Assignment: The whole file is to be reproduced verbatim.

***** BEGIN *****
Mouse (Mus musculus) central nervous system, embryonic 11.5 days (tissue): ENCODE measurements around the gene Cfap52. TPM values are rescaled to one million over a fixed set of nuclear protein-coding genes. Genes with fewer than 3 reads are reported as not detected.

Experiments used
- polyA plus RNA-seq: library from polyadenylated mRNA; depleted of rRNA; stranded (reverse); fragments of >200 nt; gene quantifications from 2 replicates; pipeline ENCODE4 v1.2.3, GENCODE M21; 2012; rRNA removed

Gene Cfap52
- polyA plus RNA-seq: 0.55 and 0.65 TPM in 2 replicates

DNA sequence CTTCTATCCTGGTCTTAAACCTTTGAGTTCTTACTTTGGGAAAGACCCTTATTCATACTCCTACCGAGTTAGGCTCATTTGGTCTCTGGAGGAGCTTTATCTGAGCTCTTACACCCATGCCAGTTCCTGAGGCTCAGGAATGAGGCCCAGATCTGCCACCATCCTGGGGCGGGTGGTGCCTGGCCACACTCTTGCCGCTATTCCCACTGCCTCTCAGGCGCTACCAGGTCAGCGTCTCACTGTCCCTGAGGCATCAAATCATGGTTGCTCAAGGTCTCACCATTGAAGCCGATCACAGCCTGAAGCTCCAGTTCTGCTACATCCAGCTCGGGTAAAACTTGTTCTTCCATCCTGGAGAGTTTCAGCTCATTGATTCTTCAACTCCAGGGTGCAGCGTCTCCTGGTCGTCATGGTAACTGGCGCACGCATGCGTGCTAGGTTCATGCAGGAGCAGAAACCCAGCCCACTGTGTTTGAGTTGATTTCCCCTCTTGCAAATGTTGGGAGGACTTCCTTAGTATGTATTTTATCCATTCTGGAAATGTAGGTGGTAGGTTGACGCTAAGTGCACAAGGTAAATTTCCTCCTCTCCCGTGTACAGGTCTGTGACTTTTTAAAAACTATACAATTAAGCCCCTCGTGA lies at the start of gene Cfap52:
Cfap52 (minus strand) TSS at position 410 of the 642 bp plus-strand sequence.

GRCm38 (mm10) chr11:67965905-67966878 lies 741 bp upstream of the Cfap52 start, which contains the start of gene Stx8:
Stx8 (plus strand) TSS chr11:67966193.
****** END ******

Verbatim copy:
Mouse (Mus musculus) central nervous system, embryonic 11.5 days (tissue): ENCODE measurements around the gene Cfap52. TPM values are rescaled to one million over a fixed set of nuclear protein-coding genes. Genes with fewer than 3 reads are reported as not detected.

Experiments used
- polyA plus RNA-seq: library from polyadenylated mRNA; depleted of rRNA; stranded (reverse); fragments of >200 nt; gene quantifications from 2 replicates; pipeline ENCODE4 v1.2.3, GENCODE M21; 2012; rRNA removed

Gene Cfap52
- polyA plus RNA-seq: 0.55 and 0.65 TPM in 2 replicates

DNA sequence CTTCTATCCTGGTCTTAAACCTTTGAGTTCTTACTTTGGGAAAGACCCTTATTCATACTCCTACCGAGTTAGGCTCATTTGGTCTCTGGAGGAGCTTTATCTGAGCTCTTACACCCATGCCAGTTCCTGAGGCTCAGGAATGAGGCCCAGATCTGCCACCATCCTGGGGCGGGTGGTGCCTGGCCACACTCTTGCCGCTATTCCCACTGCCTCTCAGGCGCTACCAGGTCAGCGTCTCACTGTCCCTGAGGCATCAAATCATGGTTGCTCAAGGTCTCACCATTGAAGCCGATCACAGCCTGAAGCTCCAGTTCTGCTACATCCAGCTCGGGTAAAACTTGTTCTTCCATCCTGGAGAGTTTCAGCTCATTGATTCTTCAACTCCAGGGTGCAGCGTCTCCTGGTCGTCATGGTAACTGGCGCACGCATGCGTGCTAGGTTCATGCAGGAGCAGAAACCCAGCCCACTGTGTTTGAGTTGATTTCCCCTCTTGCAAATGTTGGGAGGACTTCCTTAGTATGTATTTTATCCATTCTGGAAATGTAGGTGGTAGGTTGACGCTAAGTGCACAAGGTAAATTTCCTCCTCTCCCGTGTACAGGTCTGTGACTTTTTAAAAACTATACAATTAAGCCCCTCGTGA lies at the start of gene Cfap52:
Cfap52 (minus strand) TSS at position 410 of the 642 bp plus-strand sequence.

GRCm38 (mm10) chr11:67965905-67966878 lies 741 bp upstream of the Cfap52 start, which contains the start of gene Stx8:
Stx8 (plus strand) TSS chr11:67966193.